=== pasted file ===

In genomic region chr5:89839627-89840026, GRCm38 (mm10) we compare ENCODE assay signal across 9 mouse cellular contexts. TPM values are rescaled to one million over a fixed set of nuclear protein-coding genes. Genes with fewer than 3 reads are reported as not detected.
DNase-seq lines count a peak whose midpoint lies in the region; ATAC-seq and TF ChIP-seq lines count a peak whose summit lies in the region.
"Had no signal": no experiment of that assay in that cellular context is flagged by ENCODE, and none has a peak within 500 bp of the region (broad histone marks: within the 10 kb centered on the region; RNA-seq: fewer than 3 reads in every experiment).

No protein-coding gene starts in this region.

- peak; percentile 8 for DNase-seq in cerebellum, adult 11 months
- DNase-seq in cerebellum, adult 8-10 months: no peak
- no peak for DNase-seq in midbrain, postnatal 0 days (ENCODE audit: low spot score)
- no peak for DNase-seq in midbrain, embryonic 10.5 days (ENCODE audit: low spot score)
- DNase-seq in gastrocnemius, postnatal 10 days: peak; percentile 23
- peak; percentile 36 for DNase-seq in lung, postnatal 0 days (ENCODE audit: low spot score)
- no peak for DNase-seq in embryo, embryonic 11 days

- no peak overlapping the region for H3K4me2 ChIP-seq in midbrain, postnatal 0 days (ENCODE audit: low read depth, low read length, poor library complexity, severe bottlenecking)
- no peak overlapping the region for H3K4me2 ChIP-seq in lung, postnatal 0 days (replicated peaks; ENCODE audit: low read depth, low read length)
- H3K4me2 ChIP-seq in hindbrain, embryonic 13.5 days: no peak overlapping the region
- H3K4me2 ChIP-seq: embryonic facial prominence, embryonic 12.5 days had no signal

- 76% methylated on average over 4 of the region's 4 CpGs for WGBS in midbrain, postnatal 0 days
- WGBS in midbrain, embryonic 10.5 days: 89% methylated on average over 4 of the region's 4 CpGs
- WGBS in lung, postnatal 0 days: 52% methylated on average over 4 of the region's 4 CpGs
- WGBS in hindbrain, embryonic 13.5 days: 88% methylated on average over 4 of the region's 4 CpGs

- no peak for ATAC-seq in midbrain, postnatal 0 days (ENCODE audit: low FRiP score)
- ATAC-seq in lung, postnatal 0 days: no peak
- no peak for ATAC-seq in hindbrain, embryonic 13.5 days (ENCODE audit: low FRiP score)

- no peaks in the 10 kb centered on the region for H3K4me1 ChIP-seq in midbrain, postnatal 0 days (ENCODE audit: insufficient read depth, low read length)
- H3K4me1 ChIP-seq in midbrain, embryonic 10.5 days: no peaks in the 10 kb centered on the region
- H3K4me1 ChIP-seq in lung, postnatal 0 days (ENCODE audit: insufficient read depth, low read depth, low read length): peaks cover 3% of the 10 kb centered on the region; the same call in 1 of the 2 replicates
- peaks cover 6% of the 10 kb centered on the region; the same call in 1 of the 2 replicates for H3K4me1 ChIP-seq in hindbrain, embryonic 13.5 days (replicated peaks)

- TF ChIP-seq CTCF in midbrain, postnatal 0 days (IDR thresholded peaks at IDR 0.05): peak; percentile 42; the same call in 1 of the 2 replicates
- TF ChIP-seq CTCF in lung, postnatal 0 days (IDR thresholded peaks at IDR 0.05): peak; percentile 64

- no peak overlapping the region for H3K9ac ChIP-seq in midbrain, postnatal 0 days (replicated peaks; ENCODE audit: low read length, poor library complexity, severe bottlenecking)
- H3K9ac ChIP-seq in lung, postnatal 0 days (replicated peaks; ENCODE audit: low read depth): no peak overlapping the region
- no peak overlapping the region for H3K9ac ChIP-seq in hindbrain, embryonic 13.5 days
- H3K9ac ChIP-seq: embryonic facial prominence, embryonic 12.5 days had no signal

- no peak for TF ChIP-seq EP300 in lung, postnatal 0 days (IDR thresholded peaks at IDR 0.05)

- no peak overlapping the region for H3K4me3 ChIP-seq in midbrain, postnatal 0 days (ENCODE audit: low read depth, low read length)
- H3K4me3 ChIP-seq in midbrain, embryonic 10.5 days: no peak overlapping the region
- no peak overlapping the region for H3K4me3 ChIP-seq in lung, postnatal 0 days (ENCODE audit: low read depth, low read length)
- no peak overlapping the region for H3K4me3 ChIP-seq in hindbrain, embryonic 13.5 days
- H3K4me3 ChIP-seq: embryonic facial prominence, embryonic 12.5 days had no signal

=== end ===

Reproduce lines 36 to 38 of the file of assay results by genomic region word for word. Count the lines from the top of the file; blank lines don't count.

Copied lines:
- no peak overlapping the region for H3K4me3 ChIP-seq in lung, postnatal 0 days (ENCODE audit: low read depth, low read length)
- no peak overlapping the region for H3K4me3 ChIP-seq in hindbrain, embryonic 13.5 days
- H3K4me3 ChIP-seq: embryonic facial prominence, embryonic 12.5 days had no signal